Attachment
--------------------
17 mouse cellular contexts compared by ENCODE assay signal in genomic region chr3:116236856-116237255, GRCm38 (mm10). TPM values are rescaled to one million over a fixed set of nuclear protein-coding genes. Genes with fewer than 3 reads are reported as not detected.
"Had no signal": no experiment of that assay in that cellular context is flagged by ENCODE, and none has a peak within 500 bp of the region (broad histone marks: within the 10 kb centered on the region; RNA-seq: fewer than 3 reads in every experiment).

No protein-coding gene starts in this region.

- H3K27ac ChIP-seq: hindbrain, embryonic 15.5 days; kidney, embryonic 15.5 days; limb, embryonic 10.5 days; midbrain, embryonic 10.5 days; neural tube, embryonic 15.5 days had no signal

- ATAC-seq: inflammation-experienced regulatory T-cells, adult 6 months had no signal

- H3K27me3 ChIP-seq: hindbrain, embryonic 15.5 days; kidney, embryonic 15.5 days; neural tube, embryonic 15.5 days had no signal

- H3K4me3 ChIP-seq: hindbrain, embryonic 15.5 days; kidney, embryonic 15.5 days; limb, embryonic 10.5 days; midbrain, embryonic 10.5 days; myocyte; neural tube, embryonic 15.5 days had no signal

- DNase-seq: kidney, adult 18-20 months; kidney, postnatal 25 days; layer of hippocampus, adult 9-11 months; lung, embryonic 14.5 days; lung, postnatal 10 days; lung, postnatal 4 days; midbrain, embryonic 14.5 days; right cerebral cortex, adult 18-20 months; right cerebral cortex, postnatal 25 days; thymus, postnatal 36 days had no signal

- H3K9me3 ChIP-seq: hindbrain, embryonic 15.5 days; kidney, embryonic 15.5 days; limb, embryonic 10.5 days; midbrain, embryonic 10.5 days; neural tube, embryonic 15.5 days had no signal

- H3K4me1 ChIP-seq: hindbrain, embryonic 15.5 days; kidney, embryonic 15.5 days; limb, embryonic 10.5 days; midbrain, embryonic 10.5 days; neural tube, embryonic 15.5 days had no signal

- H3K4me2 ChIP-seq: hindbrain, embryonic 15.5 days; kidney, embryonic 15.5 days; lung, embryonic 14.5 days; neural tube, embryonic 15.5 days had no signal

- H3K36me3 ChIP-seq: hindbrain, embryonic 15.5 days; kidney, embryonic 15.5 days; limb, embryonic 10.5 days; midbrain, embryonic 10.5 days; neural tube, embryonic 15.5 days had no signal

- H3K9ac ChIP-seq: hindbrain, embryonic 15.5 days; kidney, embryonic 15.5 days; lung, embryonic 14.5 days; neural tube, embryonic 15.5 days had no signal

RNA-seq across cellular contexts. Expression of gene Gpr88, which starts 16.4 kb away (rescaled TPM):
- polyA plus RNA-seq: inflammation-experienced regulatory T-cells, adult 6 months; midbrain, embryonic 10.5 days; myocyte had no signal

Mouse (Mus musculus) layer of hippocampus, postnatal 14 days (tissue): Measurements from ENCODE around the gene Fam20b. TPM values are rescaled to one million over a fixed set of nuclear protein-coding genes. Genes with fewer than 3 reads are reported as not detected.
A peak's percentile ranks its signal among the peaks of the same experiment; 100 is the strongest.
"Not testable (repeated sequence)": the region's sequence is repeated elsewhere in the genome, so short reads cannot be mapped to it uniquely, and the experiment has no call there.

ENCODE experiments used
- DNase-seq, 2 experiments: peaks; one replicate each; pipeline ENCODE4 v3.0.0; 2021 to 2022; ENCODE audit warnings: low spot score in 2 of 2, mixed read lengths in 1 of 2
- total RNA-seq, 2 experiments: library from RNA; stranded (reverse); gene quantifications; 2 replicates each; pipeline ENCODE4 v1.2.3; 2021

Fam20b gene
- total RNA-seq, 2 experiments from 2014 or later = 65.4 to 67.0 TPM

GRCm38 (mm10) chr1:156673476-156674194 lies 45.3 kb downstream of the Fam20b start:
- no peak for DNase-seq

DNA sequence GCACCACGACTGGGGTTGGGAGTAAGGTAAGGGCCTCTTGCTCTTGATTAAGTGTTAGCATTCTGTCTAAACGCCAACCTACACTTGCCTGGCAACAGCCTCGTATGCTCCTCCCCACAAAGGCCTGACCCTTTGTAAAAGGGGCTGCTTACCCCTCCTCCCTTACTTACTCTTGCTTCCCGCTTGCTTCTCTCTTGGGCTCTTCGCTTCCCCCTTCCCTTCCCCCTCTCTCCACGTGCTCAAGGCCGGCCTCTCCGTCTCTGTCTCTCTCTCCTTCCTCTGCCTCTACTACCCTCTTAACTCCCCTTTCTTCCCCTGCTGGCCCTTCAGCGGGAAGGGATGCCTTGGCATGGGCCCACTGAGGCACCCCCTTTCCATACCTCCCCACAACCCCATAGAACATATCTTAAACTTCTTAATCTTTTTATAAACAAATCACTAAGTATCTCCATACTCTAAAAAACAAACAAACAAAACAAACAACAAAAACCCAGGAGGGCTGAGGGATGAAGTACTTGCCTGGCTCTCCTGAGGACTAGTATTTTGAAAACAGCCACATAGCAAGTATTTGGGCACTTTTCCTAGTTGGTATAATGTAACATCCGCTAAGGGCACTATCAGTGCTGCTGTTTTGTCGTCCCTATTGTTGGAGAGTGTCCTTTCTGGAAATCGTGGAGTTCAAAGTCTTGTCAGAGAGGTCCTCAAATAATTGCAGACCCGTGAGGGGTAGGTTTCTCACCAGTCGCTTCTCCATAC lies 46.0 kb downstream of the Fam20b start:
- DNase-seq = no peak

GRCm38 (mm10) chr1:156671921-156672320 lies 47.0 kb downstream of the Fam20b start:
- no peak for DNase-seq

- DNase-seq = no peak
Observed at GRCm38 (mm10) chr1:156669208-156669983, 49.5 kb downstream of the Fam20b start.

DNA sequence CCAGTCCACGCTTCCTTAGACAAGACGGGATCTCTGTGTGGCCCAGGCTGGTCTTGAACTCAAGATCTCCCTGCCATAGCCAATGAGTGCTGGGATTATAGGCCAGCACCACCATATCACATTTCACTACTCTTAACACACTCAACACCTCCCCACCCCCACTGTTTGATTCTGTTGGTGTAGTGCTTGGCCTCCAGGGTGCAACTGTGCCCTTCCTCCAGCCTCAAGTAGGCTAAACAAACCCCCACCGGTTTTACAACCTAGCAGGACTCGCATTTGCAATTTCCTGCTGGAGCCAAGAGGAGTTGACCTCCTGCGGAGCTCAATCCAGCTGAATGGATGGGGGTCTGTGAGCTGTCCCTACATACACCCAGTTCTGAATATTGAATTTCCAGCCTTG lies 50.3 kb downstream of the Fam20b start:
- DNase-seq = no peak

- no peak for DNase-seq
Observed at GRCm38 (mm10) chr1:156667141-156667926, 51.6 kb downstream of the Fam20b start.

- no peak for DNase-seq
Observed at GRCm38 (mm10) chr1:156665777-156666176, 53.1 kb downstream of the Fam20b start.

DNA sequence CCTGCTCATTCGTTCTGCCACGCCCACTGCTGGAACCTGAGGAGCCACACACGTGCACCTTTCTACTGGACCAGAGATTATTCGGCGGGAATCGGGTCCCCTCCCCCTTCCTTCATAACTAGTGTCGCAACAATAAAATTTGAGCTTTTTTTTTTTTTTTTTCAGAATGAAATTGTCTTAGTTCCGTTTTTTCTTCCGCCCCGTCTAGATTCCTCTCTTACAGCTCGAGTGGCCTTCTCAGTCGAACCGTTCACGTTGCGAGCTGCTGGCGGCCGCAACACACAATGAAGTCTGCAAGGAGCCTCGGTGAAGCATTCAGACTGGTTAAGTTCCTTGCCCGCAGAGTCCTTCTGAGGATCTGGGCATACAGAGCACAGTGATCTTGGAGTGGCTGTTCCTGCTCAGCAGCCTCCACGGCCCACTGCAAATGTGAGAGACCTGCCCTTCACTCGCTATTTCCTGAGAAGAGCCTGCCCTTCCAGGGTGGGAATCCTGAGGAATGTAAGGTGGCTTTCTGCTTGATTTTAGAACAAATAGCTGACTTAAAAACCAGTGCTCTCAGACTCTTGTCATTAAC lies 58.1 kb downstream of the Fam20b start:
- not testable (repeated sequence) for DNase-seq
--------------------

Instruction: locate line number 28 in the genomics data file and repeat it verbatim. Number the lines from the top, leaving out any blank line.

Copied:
GRCm38 (mm10) chr1:156671921-156672320 lies 47.0 kb downstream of the Fam20b start: